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Jin Jo

Mentor Department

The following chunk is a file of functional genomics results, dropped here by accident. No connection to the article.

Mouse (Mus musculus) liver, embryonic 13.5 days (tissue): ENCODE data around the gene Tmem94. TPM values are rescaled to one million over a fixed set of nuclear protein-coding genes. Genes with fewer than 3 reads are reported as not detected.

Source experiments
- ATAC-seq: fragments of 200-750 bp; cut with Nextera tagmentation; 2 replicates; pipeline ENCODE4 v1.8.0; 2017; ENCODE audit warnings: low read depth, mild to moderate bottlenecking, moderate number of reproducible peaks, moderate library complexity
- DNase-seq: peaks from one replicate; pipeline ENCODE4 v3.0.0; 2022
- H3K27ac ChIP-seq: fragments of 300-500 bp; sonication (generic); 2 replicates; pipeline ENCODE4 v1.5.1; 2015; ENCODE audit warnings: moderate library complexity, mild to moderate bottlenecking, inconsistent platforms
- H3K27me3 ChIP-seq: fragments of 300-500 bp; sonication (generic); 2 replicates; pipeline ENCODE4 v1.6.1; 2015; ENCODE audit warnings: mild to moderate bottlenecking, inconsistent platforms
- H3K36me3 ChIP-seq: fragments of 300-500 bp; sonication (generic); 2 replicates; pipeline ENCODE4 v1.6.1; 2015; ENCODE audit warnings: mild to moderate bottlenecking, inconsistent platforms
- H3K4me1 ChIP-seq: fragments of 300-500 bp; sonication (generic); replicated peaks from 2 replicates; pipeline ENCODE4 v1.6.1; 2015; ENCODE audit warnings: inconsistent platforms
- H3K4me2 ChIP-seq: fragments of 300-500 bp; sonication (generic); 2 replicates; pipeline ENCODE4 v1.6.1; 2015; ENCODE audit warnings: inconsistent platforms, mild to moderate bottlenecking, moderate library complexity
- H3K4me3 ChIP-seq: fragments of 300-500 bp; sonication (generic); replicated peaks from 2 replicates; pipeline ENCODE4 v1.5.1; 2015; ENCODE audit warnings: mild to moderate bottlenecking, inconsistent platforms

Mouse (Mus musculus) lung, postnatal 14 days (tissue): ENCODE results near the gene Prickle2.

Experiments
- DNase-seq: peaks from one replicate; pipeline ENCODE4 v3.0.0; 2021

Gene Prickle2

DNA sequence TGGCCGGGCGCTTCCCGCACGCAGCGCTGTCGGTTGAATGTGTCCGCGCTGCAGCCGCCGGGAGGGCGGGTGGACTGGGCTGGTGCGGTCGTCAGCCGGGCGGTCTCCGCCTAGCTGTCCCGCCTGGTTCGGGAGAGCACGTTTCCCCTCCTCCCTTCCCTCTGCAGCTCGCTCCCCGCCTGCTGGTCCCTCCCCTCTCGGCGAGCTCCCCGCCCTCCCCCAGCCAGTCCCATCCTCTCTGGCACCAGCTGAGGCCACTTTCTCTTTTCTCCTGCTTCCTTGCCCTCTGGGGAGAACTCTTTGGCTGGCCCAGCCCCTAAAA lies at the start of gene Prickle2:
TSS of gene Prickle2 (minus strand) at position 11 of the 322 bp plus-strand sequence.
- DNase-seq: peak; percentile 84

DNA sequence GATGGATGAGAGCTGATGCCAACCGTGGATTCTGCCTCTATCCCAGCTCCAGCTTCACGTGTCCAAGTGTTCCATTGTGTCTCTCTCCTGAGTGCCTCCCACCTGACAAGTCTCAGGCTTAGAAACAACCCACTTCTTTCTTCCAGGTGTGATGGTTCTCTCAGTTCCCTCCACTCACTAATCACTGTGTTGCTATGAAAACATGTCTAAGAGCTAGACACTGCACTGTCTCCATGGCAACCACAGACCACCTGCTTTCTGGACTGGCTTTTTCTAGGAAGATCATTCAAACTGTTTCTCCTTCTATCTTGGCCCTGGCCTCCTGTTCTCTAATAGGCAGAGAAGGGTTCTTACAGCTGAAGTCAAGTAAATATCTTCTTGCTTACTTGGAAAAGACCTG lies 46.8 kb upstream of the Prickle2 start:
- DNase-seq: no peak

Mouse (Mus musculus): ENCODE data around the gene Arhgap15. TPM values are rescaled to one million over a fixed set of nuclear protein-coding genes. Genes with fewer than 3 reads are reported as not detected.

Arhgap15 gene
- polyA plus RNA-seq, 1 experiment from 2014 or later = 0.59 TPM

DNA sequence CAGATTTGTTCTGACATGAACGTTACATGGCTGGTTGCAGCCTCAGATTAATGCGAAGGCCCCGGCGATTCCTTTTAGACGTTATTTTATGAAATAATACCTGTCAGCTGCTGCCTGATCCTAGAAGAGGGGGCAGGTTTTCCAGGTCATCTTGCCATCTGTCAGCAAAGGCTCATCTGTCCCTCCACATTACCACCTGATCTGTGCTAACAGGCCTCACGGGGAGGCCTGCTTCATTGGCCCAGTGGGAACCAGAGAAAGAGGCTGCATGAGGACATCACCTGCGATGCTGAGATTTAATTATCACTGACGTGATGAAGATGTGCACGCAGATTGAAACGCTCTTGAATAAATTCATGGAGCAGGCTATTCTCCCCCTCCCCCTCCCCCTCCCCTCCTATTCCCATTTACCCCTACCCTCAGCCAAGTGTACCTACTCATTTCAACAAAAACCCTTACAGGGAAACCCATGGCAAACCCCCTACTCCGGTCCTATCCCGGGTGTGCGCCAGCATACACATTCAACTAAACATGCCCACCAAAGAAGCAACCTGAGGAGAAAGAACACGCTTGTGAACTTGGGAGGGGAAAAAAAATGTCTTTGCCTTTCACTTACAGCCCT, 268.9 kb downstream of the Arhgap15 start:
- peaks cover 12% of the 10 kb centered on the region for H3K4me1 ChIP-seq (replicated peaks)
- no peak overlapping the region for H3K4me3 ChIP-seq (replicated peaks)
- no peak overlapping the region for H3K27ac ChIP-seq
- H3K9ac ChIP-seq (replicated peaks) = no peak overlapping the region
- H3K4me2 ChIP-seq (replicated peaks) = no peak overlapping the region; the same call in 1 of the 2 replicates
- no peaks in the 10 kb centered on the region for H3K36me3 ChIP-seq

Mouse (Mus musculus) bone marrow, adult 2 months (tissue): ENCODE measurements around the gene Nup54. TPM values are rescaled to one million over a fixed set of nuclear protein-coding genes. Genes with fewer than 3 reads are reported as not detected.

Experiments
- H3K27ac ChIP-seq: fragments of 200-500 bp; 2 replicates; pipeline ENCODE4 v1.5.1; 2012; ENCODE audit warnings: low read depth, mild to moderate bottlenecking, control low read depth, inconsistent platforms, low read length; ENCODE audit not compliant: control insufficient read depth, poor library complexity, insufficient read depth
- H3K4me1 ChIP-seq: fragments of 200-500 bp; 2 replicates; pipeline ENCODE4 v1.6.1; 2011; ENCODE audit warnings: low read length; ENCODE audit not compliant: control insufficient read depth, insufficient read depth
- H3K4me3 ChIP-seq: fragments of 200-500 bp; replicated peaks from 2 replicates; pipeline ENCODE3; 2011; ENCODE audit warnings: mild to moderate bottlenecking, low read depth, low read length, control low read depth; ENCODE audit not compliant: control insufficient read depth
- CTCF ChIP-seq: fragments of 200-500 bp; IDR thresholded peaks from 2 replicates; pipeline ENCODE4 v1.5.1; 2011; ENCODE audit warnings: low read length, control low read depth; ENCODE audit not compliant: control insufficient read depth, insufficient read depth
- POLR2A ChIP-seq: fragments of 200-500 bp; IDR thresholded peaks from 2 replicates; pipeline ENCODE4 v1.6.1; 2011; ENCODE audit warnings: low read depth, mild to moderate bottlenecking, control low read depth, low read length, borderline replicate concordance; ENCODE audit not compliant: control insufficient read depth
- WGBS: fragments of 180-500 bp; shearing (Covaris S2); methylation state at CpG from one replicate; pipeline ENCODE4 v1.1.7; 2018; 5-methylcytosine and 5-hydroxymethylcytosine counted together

Colleges and universities make up 4% of the United States’ carbon emissions. One thing that can fix this problem is by having institutions of higher education divest from fossil fuel sources and switch to cleaner forms of energy such as solar energy. Furthermore, solar energy can cut CO2 emissions caused by colleges and universities in the United States by 28% and meet college energy needs up to 75% or higher. This could help U.S. higher education institutions save on high costs of conventional energy, which on average cost about $14 billion in energy bills. The goal of this comparative analysis is to see how state incentives, institutional programs, and electricity rates make a power purchase agreement more economically viable than an upfront simple ownership financing model based on the installation of solar systems at Illinois State University and Cheyney University in their respective states. By conceptually implementing solar systems at each University by using solar photovoltaic system design and performance models, a cost analysis comparing both universities can be conducted. Furthermore, this comparative analysis presented case studies through which each university can implement campus programs to help drive down system costs and how their respective states can implement energy policies to help aid solar installation.

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